Certificate 12A, 106 minutes
Director: Dean Israelite
Stars: Jonny Weston, Sofia Black-D'Elia, Virginia Gardner
At the start of Project Almanac, David Ruskin (Jonny Weston, The Divergent Series: Allegiant) is a teenager attempting to get an MIT physics fellowship. His sister, Chris (Virginia Gardner), is filming him and his two best friends, Quinn (Sam Lerner) and Adam (Allen Evangelista), as he puts together a proposal for the scholarship.
When things don't turn out quite as well as he wanted, he is rummaging around in the attic of his house looking for ideas to apply for one last scholarship when his sister comes up. Chris comes across an old video camera of their father's. Whilst looking at the footage on it, of David's seventh birthday party, David discovers something odd on the tape - himself. Not himself aged seven, but himself as he is now. David is on a video that was shot ten years ago, but at his present age.
Credit: https://en.wikipedia.org/wiki/Project_Almanac#mediaviewer/File:Project_Almanac_poster.jpgIn David and Chris's basement in his father's - surprisingly well maintained and in generally good condition - former workshop, they discover something in a compartment in the floor. There is part of a device, part of a DARPA thing called Project Almanac, and the blueprints for how to build the complete device. The device is supposedly capable of time travel.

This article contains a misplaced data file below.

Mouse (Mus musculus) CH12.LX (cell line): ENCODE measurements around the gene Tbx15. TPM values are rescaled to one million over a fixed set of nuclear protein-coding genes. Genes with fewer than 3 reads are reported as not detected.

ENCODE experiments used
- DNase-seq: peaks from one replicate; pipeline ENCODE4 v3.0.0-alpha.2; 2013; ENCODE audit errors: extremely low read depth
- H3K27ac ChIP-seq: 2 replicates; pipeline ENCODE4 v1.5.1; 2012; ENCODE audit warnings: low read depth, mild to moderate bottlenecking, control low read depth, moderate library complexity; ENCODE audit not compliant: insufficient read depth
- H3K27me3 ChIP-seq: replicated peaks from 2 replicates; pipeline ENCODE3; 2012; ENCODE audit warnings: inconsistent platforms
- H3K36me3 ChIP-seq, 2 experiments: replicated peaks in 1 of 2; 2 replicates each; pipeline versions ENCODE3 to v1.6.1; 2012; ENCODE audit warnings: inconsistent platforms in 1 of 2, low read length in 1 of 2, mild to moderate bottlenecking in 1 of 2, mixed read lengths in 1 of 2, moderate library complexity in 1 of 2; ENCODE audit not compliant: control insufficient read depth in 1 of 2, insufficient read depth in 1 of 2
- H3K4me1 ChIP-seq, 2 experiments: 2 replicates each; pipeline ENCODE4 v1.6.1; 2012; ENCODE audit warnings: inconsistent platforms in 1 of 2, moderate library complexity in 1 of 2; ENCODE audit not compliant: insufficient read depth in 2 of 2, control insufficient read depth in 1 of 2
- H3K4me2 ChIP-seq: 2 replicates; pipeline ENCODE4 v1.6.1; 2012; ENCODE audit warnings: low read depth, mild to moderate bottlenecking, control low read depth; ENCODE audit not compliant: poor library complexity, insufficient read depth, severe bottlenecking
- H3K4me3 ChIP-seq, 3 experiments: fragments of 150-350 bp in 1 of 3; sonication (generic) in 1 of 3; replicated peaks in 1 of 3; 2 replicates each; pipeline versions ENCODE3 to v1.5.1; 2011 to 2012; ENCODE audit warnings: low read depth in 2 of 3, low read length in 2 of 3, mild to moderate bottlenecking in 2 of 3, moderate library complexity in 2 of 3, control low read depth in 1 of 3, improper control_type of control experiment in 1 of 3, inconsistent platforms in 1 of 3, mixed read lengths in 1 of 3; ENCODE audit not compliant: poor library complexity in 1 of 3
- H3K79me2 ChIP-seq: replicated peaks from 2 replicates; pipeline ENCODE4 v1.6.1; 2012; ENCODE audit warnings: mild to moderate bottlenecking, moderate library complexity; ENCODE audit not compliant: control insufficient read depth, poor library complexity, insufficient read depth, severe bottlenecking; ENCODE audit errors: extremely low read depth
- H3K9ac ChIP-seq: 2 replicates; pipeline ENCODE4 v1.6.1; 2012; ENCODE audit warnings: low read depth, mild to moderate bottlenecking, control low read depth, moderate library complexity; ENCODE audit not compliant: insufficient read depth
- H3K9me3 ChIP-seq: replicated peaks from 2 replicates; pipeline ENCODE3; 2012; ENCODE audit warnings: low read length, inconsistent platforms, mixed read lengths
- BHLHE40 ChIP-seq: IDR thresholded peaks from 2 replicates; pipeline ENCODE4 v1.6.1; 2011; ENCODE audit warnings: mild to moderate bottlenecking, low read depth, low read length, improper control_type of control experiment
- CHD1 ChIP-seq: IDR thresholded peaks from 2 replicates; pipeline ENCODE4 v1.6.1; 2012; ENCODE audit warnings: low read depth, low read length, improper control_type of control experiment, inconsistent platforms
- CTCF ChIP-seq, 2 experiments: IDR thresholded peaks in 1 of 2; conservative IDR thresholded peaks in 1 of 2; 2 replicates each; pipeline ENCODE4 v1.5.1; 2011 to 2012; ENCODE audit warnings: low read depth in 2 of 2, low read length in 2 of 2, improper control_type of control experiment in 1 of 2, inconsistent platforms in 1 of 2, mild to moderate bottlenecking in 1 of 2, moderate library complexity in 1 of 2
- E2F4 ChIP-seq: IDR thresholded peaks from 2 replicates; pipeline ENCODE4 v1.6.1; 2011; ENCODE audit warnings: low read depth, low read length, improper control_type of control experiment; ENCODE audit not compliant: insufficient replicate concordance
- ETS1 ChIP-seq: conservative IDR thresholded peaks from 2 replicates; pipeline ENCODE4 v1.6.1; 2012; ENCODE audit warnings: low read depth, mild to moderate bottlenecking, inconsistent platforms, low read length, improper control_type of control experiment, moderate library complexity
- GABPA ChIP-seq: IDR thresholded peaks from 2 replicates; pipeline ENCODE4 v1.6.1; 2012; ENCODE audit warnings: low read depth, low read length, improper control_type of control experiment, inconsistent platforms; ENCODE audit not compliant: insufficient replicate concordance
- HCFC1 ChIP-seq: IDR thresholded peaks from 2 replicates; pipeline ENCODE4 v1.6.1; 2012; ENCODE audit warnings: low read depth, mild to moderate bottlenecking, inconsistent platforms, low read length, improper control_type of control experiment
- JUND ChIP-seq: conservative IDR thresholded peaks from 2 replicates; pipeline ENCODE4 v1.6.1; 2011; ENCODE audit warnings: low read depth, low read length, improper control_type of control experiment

After a number of experiments - which involve "borrowing" the battery from the car of David's unrequited crush, Jessie (Sofia Black-D'Elia) - David being rather poor at talking to girls - they manage to get the device working. They then test it using themselves - as Jessie says, they already know that it works on people, because the have the evidence that it does.
What would you do with time travel? Well, they first start small - Quinn wants to pass his failed chemistry test, something that takes a few attempts - and move up to winning a decent amount of money on the lottery, whilst experimenting with the device to make it work over longer periods - it first only lasts for three weeks. They notice a couple of minor things, such as having two versions of the same person at different points in their personal timelines together seems to have a negative effect, and there are a couple of minor, unexplainable changes. Then something really changes. Somehow, something they did has caused a whole series of seemingly unrelated, and all bad, changes to the world, such as plane crashes that didn't happen, increased violence and forest fires - a demonstration of what they refer to as the ripple effect but is probably more commonly known as the butterfly effect. The film starts off fun, but then they have to try and fix whatever went wrong, as things get worse.
Project Almanac is all filmed using the "found footage" technique where the film is apparently shot by one of the cast - primarily Chris in this case - using their own cameras - mostly the one they found in David's attic, but also with a few other cameras they use to record the experiments. Consequently, the footage is often shaky, sometimes damaged as the camera gets put through the wringer, and the only music in the film is when they are actually listening to music. It is also reminiscent of Chronicle, although possibly more upbeat.
The film also has a very common problem seen in time travel films - and less so in television shows - namely, rather than picking one particular time travel theory and sticking with it, they instead picks bits of the two most commonly used theories in fiction and mix them together. Unfortunately, the reason why these are two theories, and not one, is because they are mutually incompatible, which causes - if you are paying attention - a serious breakdown in the story's internal logic by the end of the film. Project Almanac is otherwise a reasonably fun example of the time travel genre that does get darker by the end of it.
Certificate 12A, 106 minutes